Rambus drops some patent claims against Nvidia

It asks the International Trade Commission to terminate a probe of Nvidia relating to four patents in an ongoing case.

Rambus has asked the International Trade Commission to terminate an investigation of Nvidia relating to four patents as part of a November 2008 complaint.

Rambus provides high-speed memory interface technology, though in recent years the company has become better-known for intellectual property litigation practices. Rambus has sued many of the world's largest chip manufacturers.

Nvidia's David Shannon Nvidia

The Los Altos, Calif.-based company conceded before the ITC that Nvidia products do not infringe on its four patents, and also asked for termination of several claims from a fifth patent in the ITC action, according to an Nvidia statement.

"We are pleased Rambus has recognized the weakness of these patents and claims," said David Shannon, Nvidia executive vice president and general counsel in a statement. "These withdrawals represent essentially half of the patents and one third of the claims asserted against us, and we look forward to addressing the remainder of the case."

The current ITC litigation originally included nine patents involving memory controllers related to graphics processors.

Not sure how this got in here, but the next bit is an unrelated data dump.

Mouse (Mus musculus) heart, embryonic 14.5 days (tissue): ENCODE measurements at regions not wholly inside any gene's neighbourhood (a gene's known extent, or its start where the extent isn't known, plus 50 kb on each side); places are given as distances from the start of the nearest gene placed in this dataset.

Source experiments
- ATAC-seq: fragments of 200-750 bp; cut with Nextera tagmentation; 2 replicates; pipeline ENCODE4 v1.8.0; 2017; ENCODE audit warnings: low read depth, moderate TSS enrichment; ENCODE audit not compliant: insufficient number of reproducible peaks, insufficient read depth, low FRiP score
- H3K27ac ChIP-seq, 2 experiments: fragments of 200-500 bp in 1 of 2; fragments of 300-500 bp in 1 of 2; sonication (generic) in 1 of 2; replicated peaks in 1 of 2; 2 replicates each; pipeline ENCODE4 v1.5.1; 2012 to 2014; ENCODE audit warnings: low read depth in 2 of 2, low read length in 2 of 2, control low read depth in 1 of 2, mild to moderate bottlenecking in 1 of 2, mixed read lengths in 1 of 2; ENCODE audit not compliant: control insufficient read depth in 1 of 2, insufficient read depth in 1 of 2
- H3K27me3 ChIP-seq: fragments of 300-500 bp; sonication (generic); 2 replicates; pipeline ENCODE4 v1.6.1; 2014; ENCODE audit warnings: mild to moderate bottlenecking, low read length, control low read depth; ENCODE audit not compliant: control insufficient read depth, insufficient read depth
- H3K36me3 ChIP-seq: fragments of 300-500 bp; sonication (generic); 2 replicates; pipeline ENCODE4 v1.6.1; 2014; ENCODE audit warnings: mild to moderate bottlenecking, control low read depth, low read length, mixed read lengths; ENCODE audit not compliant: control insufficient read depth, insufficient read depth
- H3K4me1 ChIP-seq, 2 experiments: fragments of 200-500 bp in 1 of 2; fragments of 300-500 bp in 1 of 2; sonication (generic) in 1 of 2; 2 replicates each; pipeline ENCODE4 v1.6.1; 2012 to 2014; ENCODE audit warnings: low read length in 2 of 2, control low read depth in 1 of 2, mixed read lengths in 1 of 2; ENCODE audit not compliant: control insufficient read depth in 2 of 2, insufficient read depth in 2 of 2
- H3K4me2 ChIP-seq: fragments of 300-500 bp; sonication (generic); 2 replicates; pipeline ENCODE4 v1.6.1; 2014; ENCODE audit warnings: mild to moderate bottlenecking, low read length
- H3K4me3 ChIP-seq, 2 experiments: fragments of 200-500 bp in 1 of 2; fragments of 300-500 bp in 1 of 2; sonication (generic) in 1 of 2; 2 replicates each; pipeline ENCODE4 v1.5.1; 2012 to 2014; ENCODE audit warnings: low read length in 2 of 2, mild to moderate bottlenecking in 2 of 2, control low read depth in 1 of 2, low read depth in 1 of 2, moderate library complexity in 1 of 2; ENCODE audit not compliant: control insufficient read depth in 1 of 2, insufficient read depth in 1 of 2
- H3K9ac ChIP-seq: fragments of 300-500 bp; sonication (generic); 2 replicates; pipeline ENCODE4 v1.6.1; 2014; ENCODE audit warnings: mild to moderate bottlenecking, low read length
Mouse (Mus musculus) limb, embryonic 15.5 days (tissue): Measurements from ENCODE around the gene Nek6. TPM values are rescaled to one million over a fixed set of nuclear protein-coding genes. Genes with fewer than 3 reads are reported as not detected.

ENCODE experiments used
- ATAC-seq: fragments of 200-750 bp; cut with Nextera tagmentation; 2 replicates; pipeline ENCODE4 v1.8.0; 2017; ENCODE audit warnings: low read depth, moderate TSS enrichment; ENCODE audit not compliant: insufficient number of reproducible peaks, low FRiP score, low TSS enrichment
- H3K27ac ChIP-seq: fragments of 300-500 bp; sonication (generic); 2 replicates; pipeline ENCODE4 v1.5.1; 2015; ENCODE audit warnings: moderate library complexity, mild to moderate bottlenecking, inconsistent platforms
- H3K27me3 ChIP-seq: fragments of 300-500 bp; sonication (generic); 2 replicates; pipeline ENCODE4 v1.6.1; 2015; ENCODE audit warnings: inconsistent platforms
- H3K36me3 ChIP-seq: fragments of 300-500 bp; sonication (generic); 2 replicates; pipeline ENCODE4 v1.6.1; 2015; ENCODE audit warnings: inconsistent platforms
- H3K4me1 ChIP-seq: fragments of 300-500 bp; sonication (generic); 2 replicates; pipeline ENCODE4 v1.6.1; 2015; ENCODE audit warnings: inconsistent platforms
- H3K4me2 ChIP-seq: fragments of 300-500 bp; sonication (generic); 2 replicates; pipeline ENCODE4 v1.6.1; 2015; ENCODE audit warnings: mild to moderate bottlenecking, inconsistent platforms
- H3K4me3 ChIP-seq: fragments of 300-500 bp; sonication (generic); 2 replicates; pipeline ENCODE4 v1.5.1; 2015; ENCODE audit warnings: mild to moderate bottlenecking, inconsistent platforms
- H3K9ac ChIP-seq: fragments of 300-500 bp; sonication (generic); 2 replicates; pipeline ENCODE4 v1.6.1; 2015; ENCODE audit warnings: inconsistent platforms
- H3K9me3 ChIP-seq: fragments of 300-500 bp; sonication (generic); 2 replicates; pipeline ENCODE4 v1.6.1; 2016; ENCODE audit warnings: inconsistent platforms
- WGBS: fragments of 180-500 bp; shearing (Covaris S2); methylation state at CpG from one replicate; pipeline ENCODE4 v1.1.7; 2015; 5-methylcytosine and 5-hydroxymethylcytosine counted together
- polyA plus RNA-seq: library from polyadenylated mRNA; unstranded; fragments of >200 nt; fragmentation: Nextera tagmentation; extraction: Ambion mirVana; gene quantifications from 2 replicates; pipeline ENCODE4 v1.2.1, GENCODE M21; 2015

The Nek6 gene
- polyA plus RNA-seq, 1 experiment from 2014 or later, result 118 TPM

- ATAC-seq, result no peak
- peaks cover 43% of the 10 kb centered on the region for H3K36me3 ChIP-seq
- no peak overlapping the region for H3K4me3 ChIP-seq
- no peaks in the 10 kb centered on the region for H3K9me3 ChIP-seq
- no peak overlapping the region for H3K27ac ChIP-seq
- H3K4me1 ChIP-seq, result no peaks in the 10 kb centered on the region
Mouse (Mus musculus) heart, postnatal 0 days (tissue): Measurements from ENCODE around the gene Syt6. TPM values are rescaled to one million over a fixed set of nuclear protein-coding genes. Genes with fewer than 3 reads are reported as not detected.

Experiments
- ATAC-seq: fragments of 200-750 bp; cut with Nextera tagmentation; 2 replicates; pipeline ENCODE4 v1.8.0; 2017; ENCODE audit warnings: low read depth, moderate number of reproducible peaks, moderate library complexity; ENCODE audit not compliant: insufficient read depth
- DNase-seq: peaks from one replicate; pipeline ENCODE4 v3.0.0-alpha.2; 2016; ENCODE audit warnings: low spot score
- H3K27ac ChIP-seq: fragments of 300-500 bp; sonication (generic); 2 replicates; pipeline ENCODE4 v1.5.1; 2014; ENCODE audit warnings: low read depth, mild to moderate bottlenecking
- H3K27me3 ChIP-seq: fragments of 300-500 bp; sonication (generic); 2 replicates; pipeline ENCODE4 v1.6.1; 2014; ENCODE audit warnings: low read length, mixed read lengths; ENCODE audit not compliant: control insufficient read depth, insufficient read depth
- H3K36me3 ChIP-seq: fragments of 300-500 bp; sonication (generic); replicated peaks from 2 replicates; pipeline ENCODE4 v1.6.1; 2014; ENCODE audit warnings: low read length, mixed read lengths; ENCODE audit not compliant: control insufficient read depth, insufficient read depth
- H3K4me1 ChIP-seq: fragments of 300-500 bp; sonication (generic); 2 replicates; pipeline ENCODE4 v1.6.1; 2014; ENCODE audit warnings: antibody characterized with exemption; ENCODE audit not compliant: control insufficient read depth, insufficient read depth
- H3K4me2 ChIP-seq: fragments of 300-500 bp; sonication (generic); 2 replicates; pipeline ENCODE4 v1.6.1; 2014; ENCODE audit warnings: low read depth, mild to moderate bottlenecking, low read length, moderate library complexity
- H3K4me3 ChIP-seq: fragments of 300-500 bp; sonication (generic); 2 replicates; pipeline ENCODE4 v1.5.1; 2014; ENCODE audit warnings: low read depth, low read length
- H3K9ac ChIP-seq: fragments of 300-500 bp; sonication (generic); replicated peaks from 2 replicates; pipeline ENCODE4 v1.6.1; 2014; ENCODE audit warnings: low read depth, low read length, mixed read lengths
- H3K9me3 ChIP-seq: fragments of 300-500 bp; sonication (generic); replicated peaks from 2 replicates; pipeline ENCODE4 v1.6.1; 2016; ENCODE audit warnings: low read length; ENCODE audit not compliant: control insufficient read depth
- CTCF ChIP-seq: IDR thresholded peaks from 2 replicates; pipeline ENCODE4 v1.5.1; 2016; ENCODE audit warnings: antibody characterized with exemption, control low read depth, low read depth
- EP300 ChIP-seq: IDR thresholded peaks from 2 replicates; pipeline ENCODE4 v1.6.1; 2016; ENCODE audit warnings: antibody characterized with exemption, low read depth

In June, Nvidia announced that the U.S. Patent and Trademark Office had rejected 41 claims, in seven patents, which Rambus had asserted in the ITC action against NVIDIA.

Rambus has a checkered track record on lawsuits. The European Commission launched antitrust investigations against Rambus in 2007, alleging intentional deceptive conduct in the context of the standard-setting process, citing its behavior as "patent ambush."

In January, a Delaware federal judge ruled that Rambus could not enforce patents against Micron Technology . Judge Sue L. Robinson, in the U.S. District Court in Delaware, ruled on January 9 that evidence "spoliation" occurred when Rambus allegedly destroyed important information related to the case that could be used against it. Robinson's decision rendered Rambus' patents unenforceable.

About the author

Brooke Crothers writes about mobile computer systems, including laptops, tablets, smartphones: how they define the computing experience and the hardware that makes them tick. He has served as an editor at large at CNET News and a contributing reporter to The New York Times' Bits and Technology sections. His interest in things small began when living in Tokyo in a very small apartment for a very long time.

 

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